A graphene filter for efficient carbon capture

Graphene filter makes carbon capture more efficient and cheaper.

Vast amount of carbon dioxide in the atmosphere is the main culprit for global warming. Scientists from various Institutes are trying to figure out the way to sequester waste carbon dioxide.

Currently, capturing carbon from power plants and industrial emissions is quite expensive as the emitted carbon-dioxide is in mixed form. It needs to be extracted from industrial emissions. For that extraction, additional processes need to be done that costs extra money.

Scientists have been trying to develop an energy-efficient carbon dioxide-filter, i.e., membrane, to extract carbon dioxide from the gas mix, which can then be either stored or converted into useful chemicals. However, the filter has its limitations: the fundamental properties of currently available materials limit current carbon dioxide filters’ performance.

Chemical engineers at EPFL have come up with a solution. They have developed a graphene filter for carbon capture that surpasses the efficiency of commercial capture technologies.

Fascinatingly, their filter is the thinnest in the world that can separate carbon dioxide from a mix of gases with efficiency and speed that surpasses most current filters.

Professor Kumar Varoon Agrawal at EPFL’s School of Basic Sciences (EPFL Valais Wallis) said, “Our approach was simple. We made carbon dioxide-sized holes in graphene, which allowed carbon dioxide to flow through while blocking other gases such as nitrogen, which are larger than carbon dioxide.”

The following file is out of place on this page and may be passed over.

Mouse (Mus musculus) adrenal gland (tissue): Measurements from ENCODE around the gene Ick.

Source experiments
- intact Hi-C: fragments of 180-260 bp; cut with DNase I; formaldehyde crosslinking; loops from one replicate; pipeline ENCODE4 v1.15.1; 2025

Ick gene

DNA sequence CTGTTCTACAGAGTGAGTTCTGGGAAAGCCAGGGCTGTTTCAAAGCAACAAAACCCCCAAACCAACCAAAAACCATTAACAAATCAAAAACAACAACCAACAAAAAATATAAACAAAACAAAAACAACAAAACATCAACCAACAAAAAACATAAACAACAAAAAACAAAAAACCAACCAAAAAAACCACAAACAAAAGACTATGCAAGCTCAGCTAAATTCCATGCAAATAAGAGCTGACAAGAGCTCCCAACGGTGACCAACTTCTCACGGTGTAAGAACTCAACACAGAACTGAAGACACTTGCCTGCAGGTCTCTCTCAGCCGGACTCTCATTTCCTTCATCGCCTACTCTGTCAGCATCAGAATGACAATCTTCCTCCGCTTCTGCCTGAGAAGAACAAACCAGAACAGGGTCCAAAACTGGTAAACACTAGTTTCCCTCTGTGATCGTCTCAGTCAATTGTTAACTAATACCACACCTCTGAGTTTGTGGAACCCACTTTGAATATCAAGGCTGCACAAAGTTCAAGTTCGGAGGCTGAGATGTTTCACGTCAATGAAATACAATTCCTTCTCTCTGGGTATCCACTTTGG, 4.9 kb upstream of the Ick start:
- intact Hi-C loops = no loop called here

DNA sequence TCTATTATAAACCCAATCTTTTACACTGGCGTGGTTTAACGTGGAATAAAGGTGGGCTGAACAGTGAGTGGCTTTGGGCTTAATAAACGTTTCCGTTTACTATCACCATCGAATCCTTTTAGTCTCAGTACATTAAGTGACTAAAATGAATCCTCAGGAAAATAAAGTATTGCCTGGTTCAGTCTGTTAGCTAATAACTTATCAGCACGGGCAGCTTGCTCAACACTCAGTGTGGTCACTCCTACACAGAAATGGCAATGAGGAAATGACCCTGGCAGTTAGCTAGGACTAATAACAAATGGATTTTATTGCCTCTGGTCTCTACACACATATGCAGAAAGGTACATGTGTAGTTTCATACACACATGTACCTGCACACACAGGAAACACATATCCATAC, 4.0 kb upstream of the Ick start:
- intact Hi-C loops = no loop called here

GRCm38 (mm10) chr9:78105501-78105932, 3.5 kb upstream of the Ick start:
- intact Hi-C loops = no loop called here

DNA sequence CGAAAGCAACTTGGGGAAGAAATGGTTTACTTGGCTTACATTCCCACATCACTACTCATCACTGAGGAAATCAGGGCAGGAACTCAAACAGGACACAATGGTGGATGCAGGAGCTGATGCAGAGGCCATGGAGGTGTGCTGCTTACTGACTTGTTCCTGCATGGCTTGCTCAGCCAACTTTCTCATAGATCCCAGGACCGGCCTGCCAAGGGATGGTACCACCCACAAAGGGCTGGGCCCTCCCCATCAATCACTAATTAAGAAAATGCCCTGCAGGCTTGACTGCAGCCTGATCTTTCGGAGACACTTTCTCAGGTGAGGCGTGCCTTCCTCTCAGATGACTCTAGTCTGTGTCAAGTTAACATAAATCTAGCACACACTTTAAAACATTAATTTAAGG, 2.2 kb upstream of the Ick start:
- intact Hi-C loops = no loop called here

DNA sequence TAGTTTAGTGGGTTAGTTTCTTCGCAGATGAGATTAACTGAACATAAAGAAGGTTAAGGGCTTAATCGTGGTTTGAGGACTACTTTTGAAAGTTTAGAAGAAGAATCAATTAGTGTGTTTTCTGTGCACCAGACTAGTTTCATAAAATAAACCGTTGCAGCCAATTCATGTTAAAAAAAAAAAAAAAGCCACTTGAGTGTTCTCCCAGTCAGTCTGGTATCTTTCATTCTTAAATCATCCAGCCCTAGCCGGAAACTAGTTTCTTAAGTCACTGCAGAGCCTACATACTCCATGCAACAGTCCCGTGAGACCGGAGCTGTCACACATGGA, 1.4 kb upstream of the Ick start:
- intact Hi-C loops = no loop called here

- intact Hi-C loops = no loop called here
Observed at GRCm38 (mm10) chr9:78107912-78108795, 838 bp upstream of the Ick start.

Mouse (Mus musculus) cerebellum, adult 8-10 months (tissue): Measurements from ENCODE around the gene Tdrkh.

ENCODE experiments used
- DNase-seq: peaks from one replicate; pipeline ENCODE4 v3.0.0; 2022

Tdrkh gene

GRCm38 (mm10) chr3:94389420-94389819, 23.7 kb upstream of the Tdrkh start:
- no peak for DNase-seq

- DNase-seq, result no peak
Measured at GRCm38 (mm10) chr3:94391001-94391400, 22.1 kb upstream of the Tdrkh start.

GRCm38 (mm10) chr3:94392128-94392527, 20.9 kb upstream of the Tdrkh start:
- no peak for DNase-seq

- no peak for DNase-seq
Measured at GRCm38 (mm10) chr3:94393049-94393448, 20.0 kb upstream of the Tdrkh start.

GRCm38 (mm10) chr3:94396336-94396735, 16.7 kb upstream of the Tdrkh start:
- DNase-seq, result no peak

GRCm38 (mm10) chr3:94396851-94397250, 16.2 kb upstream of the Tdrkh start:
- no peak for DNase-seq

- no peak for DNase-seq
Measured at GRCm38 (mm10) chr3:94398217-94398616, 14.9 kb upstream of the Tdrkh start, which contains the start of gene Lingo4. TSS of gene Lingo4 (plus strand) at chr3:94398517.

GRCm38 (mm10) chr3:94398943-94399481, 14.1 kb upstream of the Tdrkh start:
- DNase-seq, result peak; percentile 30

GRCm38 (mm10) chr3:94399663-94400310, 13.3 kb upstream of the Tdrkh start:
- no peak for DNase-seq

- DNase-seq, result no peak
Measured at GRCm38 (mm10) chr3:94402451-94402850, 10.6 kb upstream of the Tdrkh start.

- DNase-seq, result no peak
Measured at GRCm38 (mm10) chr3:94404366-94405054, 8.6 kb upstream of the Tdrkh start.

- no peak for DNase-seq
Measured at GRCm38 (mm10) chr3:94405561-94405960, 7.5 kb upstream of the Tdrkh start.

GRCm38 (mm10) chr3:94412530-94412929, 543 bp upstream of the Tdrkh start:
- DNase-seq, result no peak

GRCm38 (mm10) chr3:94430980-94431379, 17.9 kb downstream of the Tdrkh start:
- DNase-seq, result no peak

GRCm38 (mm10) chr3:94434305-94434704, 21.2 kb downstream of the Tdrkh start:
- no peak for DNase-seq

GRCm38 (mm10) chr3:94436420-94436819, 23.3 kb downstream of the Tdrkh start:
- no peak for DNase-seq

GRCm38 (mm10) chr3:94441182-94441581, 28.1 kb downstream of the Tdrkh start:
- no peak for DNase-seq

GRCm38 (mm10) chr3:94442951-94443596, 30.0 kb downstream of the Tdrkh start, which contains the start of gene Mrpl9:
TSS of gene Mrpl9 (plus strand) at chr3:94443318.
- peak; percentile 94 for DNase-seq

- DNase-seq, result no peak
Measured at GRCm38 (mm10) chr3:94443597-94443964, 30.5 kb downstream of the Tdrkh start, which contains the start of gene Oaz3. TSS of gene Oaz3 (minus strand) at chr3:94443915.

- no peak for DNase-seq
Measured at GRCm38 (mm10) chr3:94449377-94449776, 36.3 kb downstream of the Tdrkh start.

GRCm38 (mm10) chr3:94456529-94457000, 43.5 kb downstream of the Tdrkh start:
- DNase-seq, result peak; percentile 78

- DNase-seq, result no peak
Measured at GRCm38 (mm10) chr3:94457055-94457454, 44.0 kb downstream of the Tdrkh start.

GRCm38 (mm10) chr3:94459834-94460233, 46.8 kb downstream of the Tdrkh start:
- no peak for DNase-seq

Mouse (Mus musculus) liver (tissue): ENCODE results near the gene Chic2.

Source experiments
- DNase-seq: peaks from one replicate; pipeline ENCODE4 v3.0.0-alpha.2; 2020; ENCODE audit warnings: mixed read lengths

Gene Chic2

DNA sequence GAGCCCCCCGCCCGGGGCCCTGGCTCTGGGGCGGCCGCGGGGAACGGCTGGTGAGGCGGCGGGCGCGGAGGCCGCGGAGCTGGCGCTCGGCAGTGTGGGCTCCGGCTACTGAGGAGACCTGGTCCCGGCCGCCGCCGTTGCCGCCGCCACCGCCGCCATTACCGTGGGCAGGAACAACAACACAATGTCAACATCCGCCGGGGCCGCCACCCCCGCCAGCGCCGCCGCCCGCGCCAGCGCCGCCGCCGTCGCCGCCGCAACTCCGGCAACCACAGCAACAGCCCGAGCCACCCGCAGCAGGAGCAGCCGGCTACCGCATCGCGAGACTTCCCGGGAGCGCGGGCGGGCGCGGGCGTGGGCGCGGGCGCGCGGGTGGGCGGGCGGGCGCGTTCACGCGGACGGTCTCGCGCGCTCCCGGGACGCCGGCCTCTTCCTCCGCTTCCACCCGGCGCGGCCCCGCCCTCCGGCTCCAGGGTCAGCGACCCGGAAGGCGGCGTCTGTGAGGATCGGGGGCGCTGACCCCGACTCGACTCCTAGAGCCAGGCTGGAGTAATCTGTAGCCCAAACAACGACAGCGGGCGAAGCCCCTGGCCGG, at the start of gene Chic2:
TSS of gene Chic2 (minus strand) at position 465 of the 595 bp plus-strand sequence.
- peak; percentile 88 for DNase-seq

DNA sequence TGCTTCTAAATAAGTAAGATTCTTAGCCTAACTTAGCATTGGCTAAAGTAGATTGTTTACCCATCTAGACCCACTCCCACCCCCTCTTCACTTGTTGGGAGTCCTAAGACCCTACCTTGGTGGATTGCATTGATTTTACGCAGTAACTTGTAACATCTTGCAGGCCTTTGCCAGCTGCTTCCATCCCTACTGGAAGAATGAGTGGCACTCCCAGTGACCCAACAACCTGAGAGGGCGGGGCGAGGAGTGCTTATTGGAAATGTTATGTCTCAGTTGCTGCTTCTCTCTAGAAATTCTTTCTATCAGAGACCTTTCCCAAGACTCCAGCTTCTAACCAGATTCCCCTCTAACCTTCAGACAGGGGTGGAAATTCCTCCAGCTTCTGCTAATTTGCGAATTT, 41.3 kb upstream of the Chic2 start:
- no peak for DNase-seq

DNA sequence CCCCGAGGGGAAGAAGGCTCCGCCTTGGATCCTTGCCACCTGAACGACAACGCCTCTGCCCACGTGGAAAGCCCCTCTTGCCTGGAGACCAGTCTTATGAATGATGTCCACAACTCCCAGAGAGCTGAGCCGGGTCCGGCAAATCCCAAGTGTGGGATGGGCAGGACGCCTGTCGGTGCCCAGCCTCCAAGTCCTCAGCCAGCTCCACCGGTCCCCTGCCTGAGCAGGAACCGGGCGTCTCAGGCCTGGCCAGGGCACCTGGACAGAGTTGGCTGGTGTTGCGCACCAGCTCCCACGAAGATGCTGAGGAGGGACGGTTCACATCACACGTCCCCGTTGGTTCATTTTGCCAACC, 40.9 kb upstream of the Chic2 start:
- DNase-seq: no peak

The membranes that the EPFL scientists developed show more than ten-fold higher carbon dioxide permeance at 11,800 GPUs, while their separation factor stands at 22.5.

Agrawal said“We estimate that this technology will drop the cost of carbon capture close to $30 per ton of carbon dioxide, in contrast to commercial processes where the cost is two-to-four times higher.”

Scientists are now working on scaling up the process by developing a pilot plant demonstrator to capture 10 kg carbon dioxide per day in a project funded by the Swiss government and Swiss industry.

Journal Reference:
  1. S. Huang, S. Li, L. F. Villalobos et al. Millisecond lattice gasification for high-density carbon dioxide- and O2-sieving nanopores in single-layer graphene. Science Advances 2021, 7, eabf0116, 24 February 2021. DOI: 10.1126/sciadv.abf0116

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